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  • © 2012, bollemedia

  • The Love for Three Oranges © 2012, Barbara Aumüller

    Heidi Stober

  • The Love for Three Oranges © 2012, Barbara Aumüller

    Tobias Kehrer, Burkhard Ulrich

  • The Love for Three Oranges © 2012, Barbara Aumüller

  • The Love for Three Oranges © 2012, Barbara Aumüller

    Heidi Stober

  • The Love for Three Oranges © 2012, Barbara Aumüller

    Heidi Melton, Markus Brück, Clémentine Margaine

  • The Love for Three Oranges © 2012, Barbara Aumüller

    Heidi Stober, Thomas Blondelle

  • The Love for Three Oranges © Barbara Aumüller

    Heidi Stober, Thomas Blondelle

  • The Love for Three Oranges © Barbara Aumüller

    Heidi Stober

  • The Love for Three Oranges © 2012, Barbara Aumüller

    Paul Gay, Opera Ballet

  • The Love for Three Oranges © 2012, Barbara Aumüller

    Thomas Blondelle et al.

  • The Love for Three Oranges © 2012, Barbara Aumüller

    Albert Pesendorfer, Burkhard Ulrich

  • The Love for Three Oranges © 2012, Barbara Aumüller

    Bastiaan Everink, Albert Pesendorfer

  • The Love for Three Oranges © 2012, Barbara Aumüller

  • The Love for Three Oranges © 2012, Barbara Aumüller

    Heidi Melton, Paul Gay

  • The Love for Three Oranges © 2012, Barbara Aumüller

    Clémentine Margaine

  • The Love for Three Oranges © 2012, Barbara Aumüller

    Thomas Blondelle, Burkhard Ulrich

  • The Love for Three Oranges © 2012, Barbara Aumüller

    Thomas Blondelle, Burkhard Ulrich

  • The Love for Three Oranges © 2012, Barbara Aumüller

    Clémentine Margaine

/19

The Love for Three Oranges

Sergey Prokofiev (1891 – 1953)

Opera in a prologue and four acts
Libretto by Sergey Prokofiev based on a tale by Carlo Gozzi
First performed on 30th December, 1921 in Chicago
Premiered at the Deutsche Oper Berlin on 9. December, 2012

In French language with German and English surtitles

2 hrs 30 mins / 1 interval

Pre-performance lecture (in German): 45 minutes prior to each performance

Cast

Conductor

Nicholas Carter

Stage Production

Robert Carsen

Stage-Design

Paul Steinberg

Costume-Design

Buki Shiff

Chorus Master

Jeremy Bines

Choreography

Philippe Giraudeau

King of Clubs

Derek Welton

The Prince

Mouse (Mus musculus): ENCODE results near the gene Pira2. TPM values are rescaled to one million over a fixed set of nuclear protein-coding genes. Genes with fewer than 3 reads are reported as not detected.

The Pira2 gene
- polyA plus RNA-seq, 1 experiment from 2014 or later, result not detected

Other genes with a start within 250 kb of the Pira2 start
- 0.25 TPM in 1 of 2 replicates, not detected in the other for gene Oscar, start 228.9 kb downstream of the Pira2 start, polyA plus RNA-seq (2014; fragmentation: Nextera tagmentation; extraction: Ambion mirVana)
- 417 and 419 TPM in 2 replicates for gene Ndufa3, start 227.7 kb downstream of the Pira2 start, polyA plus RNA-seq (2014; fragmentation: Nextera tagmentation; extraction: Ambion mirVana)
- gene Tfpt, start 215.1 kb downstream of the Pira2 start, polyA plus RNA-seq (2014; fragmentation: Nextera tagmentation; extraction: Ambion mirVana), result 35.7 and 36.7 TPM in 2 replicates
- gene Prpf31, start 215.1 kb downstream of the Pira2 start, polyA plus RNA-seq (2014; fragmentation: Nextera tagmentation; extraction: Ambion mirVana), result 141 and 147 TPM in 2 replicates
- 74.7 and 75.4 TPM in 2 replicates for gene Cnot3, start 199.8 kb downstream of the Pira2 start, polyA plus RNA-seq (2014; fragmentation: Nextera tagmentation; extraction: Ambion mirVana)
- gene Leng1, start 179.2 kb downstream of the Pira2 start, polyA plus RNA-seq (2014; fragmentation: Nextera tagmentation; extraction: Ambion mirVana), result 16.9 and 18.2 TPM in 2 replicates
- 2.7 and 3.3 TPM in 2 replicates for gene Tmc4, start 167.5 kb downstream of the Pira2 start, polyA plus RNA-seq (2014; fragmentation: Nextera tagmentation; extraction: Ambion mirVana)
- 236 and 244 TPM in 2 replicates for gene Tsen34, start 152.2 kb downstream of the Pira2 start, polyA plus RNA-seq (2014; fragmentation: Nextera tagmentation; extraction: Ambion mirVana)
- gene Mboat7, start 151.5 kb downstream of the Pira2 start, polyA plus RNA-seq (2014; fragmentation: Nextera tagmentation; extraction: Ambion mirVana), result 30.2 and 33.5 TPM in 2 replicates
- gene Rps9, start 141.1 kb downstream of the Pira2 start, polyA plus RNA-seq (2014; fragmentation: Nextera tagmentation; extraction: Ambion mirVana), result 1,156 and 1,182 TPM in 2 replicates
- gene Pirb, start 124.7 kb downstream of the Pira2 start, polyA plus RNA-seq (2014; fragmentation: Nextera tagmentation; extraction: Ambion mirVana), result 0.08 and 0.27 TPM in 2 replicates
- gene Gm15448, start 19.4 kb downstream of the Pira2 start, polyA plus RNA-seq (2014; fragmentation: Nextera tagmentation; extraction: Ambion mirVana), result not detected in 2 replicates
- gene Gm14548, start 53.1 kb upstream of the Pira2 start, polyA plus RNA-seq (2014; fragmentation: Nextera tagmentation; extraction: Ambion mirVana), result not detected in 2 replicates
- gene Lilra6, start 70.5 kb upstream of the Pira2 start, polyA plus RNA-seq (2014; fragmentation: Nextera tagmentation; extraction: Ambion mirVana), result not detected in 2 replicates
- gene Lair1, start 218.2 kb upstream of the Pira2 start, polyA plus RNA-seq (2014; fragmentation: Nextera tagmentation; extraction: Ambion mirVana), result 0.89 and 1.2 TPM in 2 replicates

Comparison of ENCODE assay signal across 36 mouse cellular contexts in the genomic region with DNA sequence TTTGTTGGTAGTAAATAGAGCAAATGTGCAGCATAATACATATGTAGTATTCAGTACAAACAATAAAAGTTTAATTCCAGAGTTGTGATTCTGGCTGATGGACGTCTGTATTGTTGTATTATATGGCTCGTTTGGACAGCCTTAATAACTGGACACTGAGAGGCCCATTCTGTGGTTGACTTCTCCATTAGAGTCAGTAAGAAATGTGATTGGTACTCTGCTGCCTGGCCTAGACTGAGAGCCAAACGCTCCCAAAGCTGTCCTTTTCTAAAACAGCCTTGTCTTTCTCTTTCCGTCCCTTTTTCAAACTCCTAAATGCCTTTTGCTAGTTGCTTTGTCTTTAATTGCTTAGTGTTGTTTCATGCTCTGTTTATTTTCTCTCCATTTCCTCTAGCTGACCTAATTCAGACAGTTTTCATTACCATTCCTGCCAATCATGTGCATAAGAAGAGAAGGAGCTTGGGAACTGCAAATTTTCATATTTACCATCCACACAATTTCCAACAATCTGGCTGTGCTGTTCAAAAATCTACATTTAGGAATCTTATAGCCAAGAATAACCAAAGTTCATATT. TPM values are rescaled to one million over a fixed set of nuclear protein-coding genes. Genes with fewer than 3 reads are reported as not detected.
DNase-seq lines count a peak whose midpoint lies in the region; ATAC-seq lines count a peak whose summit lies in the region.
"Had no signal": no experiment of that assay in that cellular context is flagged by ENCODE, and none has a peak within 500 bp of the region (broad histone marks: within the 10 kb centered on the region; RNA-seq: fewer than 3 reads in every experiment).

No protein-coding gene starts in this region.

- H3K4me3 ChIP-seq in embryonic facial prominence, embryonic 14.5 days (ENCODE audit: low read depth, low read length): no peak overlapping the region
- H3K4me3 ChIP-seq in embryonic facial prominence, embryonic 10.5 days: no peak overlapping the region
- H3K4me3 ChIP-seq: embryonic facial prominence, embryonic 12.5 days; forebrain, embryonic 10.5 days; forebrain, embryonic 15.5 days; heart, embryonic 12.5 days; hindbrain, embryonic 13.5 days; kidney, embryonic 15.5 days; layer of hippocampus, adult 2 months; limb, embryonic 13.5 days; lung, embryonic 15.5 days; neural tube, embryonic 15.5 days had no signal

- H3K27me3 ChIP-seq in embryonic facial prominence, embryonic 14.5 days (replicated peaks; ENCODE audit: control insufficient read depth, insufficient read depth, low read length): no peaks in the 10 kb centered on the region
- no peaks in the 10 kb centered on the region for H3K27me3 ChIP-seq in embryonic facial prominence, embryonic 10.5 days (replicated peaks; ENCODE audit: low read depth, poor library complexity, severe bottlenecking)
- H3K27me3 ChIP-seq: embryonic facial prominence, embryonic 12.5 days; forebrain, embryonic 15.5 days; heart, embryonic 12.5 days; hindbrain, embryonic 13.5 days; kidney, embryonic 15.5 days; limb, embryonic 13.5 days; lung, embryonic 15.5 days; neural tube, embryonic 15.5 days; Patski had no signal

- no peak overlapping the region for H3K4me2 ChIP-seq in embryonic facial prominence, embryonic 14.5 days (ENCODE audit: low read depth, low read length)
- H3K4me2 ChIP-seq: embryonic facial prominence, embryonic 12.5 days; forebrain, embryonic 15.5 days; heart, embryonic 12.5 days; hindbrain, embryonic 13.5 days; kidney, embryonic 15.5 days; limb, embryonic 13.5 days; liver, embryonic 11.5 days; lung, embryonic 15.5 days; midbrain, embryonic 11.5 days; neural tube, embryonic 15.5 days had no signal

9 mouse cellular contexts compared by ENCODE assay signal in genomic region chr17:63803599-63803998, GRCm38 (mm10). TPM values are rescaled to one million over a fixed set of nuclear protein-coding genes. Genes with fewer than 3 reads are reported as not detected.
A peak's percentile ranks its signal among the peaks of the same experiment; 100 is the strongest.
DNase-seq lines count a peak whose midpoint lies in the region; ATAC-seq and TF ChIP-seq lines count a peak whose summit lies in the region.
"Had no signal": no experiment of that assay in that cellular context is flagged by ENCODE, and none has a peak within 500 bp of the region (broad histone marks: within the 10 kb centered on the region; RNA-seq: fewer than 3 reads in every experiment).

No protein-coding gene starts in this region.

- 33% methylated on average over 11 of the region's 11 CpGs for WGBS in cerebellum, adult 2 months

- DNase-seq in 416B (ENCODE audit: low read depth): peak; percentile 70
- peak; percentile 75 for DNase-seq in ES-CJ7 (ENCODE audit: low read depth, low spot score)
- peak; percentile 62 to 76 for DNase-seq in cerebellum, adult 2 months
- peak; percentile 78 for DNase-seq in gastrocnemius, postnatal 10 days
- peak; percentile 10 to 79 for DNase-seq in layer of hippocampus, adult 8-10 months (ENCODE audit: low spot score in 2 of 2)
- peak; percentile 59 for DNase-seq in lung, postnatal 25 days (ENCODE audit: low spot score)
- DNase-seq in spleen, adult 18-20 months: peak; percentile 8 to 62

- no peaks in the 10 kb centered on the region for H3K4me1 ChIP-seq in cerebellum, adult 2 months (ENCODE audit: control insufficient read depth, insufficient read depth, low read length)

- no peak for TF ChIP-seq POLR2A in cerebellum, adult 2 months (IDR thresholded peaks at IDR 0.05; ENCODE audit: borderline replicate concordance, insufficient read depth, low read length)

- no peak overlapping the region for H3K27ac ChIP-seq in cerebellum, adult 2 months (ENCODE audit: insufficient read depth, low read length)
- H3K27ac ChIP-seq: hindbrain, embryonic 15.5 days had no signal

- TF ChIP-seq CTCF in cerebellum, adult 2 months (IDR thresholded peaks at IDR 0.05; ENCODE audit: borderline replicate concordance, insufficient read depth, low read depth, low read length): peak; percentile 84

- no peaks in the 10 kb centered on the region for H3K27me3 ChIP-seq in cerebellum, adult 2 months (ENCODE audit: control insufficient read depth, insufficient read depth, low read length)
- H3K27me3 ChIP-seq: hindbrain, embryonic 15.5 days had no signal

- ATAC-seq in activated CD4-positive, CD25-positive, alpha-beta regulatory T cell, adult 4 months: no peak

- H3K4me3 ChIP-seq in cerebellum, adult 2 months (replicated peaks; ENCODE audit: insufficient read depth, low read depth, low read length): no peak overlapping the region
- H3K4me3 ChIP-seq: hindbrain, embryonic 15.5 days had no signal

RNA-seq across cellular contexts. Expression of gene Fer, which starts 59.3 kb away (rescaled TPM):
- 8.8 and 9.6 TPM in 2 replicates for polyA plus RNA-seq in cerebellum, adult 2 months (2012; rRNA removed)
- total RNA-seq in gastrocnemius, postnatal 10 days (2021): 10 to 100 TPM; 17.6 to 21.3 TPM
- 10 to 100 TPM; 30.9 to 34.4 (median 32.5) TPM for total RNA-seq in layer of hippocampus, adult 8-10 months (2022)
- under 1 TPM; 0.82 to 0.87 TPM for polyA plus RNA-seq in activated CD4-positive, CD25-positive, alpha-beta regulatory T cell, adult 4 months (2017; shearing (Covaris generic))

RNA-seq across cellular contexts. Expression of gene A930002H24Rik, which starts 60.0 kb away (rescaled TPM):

Thomas Blondelle

Princess Clarice

Annika Schlicht

Léandre

Noel Bouley

Truffaldino

Andrew Dickinson

Pantaloon

Thomas Lehman

Chelio

Ievgen Orlov

Fata Morgana

Francesca Mondanaro

Princess Linetta

Vasilisa Berzhanskaya

Princess Nicoletta

Meechot Marrero

Princess Ninetta

Sandra Hamaoui

A Gigantic Cook

Andrew Harris

Farfarello, A herald

Seth Carico

Smeraldine

Jana Kurucová

Master of Ceremonies

Jörg Schörner

Chorus of the ridicolous people

Ya-Chung Huang

Chorus of the ridicolous people

James Kryshak

Chorus of the ridicolous people

Gideon Poppe

Chorus of the ridicolous people

Robert Watson

Chorus of the ridicolous people

Tyler Clarke

Chorus of the ridicolous people

Philipp Jekal

Chorus of the ridicolous people

Sam Roberts-Smith

Chorus of the ridicolous people

Byung Gil Kim

Chorus of the ridicolous people

ZhengZhong Zhou

Chorus of the ridicolous people

Dean Murphy

The Concert Programme

Philosophical tragedy! Heart-warming comedy! Lyrical drama! Ingenious tomfoolery! Such are the motley conceptions of what this opera should be, as expressed by the characters from the audience who invade the stage in the Prologue to Sergei Prokofiev's opera. And yet THE LOVE FOR THREE ORANGES, after a play by the Venetian Carlo Gozzi, not only incorporates aspects of all of these genres but also combines tragedy with comedy, poetry with the grotesque and fairytale with satire to produce a grandiose piece of theatre that has wowed audiences around the world since its premiere in 1921.

That this story of a lovelorn prince has become the most beloved of Prokofiev's operas is down not only to its quirky and spirited music, however, but also to the interpretive freedom provided by his rich, visual world with its cast of magicians, fairies and card-playing queens. With audiences free to read the work as fanciful fairytale, shrewd political satire or glamorous revue, it is small wonder that Robert Carsen loves this particular opera. The Canadian director will be familiar to Deutsche Oper Berlin audiences from his stagings of Strauss' ARIADNE ON NAXOS and Verdi's MACBETH. THE LOVE FOR THREE ORANGES, performed here unsurprisingly in the French original, is Carsen's first brand new production at a Berlin opera house.

Kindly supported by Förderkreis der Deutschen Oper Berlin